The Beast: Solar Powered Off-Road Fun

#1

Resembling something brawnier than a scooter yet not quite a chopper motorcycle, the Beast cuts something of an unusual figure. Inverted suspension forks hold the first of the 10-inch alloy rims and bear a 4,500 lumen LED headlight on the front. The alloy frame sits atop two 19.7-inch off-road tires, measuring 6.3 ft (1.92 m) from end to end, with a height of 3.75 ft (1.1 m) and weight of 55 kg (121 lb).

It features 15 W-hr solar panels which complement power from the grid by channeling energy to the 60-V 12-AH lithium battery with continuous trickle charging. While one full charge is good for an electric range of 40 km (24 mi), Daymak says that the solar panels can deliver 10 km (6.2 mi) of range for every eight hours they are exposed to ambient sunlight. This means that plugging the Beast into the outlet could be something of a rarity for those traveling only short distances.

Running on a modest 500 W (0.67 hp) gearless hub motor, the Beast has a top speed of 32 km/h (20 mph). This adheres to the legal limit for e-bikes in motor-only mode, meaning that it can cross from off-road to the city streets without raising any flags.




Source: Gizmag

Andrew
 

peerjay56

Esteemed Pedelecer
May 24, 2013
745
26
Nr Ingleton, N. Yorkshire
#2
Off road? Fnaar fnaar. Alright on the beach and streets maybe, but small wheels and long wheelbase excludes anything gnarly.
 

pdarnett

Esteemed Pedelecer
Jul 5, 2013
597
30
Bradford
www.mybigdaydj.co.uk
#3
I like the solar battery idea, think their charging figures might be a bit optimistic though.
 
Oct 25, 2006
41,080
1,786
#4
the Beast has a top speed of 32 km/h (20 mph). This adheres to the legal limit for e-bikes in motor-only mode, meaning that it can cross from off-road to the city streets without raising any flags.
Aren't the new Australian rules the same as the EU ones Andrew, 25 km maximum assist speed? I think that's true of the State of Victoria and thought that had become country wide law.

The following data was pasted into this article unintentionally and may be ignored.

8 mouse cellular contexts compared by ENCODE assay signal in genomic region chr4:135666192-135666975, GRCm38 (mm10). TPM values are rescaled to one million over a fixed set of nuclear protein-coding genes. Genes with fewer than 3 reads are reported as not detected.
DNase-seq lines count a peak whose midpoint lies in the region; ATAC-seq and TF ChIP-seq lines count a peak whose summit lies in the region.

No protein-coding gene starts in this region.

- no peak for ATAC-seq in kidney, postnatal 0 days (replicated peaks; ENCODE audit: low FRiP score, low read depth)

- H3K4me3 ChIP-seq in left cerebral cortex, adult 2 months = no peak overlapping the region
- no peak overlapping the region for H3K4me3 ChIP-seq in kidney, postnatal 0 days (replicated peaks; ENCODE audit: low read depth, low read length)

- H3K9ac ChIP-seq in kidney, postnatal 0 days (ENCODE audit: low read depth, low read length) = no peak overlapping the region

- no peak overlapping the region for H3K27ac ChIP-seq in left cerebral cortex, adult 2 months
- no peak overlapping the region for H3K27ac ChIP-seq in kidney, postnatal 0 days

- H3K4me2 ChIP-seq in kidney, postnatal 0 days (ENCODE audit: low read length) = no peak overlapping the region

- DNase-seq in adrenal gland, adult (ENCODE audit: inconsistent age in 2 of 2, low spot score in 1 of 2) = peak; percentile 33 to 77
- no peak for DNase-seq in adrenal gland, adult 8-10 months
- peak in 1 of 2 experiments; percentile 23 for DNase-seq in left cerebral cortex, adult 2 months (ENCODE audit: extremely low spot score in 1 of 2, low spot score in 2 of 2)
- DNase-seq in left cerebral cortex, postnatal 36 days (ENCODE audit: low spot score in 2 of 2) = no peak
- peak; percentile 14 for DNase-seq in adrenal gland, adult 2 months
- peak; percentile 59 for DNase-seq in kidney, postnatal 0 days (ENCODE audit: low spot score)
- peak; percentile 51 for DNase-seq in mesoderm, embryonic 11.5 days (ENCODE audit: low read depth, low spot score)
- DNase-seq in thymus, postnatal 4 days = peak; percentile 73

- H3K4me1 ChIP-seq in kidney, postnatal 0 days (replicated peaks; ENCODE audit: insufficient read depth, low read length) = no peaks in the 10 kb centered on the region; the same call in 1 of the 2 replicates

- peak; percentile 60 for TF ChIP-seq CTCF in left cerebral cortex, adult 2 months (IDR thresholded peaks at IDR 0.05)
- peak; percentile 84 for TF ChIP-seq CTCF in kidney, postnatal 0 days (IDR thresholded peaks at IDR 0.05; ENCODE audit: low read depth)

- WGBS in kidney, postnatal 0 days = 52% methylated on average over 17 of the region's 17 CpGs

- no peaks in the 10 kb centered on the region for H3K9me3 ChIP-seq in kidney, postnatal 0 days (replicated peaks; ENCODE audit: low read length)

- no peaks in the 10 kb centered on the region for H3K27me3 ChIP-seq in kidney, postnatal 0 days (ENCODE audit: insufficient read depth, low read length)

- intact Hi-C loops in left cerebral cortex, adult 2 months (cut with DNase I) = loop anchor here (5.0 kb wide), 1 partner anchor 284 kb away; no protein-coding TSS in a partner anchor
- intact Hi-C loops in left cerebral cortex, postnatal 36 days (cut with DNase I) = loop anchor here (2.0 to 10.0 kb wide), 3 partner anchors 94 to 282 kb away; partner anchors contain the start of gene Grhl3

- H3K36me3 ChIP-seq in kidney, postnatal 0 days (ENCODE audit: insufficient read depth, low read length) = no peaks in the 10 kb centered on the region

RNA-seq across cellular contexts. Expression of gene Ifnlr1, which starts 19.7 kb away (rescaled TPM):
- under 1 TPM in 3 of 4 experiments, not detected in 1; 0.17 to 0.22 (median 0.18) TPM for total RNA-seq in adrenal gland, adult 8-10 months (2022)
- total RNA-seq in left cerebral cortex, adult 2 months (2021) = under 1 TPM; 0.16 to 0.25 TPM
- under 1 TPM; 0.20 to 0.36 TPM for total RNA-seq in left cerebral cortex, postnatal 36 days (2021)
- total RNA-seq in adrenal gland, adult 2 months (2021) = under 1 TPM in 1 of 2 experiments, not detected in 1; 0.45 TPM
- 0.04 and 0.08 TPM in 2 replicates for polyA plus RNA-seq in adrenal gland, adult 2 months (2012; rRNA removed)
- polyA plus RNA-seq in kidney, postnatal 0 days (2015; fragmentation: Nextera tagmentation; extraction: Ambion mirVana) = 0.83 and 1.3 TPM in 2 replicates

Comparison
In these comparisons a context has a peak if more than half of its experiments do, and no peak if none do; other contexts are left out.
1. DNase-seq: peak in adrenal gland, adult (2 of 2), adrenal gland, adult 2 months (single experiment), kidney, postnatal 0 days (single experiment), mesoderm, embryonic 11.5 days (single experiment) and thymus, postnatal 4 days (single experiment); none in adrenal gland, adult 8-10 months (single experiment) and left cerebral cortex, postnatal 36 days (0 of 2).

Geebee

Esteemed Pedelecer
Mar 26, 2010
1,256
42
Australia
#5
It was a USA article originally form Gizmag.
I would love to see it tackle a steep hill.
 

amigafan2003

Esteemed Pedelecer
Jul 12, 2011
1,389
27
#7
I don't think the solar panels will work when the bike is locked up in my garage ;-)
 
Jun 27, 2014
3
0
40
#8
I don't think the solar panels will work when the bike is locked up in my garage ;-)
The Solar/Battery pack is removable and you can just bring it into your place and sit it by a window, it will charge inside if there is ambient light from a window. It will also charge with ambient light on a cloudy day.

Regards,
Daniel
Daymak Inc.
 
Jun 27, 2014
3
0
40
#9
It was a USA article originally form Gizmag.
I would love to see it tackle a steep hill.
Right now we are still working with the prototype, as seen in the video.

With a 500w motor & a proper controller, the bike will do almost any hill.

We have been selling ebikes for 12 years. We sell several types of ebikes with 500w motors on them, like the Vienna, which can make it pretty much on any incline see video [
]

We have also sold 15w solar panels with a carrier case on other bikes in the past. The feedback has been great on all of the above.

Regards,
~ Daniel
Daymak Inc.
 
Jun 27, 2014
3
0
40
#10
I like the solar battery idea, think their charging figures might be a bit optimistic though.
Right now we are working with the prototype, which has parts that are based off of parts of products we have had in the past in our lineup ...

Which part of the charging figures are you suggesting might be a bit optimistic ?

Regards,
~ Daniel
Daymak Inc.
 

pdarnett

Esteemed Pedelecer
Jul 5, 2013
597
30
Bradford
www.mybigdaydj.co.uk
#11
I was meaning the 10km per eight hours of sunlight. I run 3 10w panels to charge a 36v pack and really struggle to add even 5km into it. I'm now charging a 40Ah Gel battery in my garage and then using my charger off that. The solar didn't charge fast enough for me! Must be the lack of sun in the UK.
 

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